Your business address is the address at which you officially register your business. It does not need to be the address you actually trade at. For example, if you run a home-based business, it is a good idea to keep the business address separate so as to direct all mail there and avoid any potential privacy threats.

In order to avoid registering your limited company with your residential address, you can purchase a registered office address from as little as £15 per month. Your company address will be publicly visible on your Companies House record, so choosing an address in a prestigious business district can positively affect the way your company is viewed by others, too.

Once you have all of this information, you can register your business with Companies House. This can be done online, by post or through an agent. To register online, visit the gov.uk site; this will cost £12 and is usually confirmed within 24 hours.

REGISTERING WITH HMRC

You must provide information to HMRC about your business within 3 months of starting. They will use this information to work out when you will pay corporation tax and set you up with your tax code. You can do this online using this form. When you register, you’ll tel HMRC the date you started to do business, which will be used to calculate tax for your first period.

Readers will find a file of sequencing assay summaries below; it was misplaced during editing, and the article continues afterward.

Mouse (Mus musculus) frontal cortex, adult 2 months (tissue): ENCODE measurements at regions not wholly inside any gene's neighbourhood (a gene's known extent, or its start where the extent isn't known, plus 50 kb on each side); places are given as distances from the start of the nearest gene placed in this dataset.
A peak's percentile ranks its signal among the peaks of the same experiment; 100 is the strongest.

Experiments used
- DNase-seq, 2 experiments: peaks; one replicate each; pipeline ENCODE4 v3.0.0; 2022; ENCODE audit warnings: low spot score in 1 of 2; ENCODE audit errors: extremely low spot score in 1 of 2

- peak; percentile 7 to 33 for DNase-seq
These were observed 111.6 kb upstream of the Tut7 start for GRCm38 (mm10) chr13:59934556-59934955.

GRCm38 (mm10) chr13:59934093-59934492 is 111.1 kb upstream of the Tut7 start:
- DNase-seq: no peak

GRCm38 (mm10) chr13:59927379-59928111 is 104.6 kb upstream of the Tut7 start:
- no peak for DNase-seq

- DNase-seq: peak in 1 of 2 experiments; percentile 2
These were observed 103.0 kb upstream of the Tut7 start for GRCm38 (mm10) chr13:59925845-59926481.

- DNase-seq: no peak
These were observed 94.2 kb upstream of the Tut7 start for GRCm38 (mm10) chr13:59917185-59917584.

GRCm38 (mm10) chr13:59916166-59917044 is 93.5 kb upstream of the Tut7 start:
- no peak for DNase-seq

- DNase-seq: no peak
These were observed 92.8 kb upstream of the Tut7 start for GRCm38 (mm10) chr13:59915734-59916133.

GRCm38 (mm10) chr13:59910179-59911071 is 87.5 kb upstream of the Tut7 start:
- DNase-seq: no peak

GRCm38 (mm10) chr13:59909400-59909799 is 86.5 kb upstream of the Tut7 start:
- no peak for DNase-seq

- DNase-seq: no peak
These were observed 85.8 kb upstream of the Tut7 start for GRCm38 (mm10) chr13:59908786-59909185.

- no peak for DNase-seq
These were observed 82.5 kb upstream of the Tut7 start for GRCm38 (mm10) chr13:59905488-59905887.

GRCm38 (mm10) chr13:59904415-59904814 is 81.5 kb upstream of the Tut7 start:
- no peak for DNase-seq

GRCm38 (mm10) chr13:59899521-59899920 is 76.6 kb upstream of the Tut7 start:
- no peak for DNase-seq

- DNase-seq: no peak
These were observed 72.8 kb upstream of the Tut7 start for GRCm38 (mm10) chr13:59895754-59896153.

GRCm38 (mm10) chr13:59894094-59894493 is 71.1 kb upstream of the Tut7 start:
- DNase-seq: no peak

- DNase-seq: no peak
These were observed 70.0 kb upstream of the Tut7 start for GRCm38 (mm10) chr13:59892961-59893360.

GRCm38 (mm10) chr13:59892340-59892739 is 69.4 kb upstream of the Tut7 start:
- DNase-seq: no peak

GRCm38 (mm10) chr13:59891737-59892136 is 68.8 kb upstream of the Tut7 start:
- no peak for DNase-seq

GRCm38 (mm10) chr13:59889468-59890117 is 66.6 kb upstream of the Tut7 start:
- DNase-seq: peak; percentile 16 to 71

To complete the form, you’ll need to a unique taxpayer reference (UTR) number. One will be sent to your registered address within a few days of registering your business with Companies House. This means it is essential to ensure you can receive post at your registered address and that that post will be forwarded to you – all of which can be handled by our virtual office address service.

Once your business has been registered, you’ll be told the deadline for your first tax return, which you’ll need to file even if you make a loss or you don’t need to pay any corporation tax.

WHY SET UP A LIMITED COMPANY?

As of Q3 2017, there were over 3.9 million limited companies on the Companies House total register, a number that has risen every year since the register’s inception in 2012. Limited companies are typically set up by new businesses or to those who have previously been trading as a sole trader and want to separate the finances of the business from their personal affairs, usually for the purposes of growing it.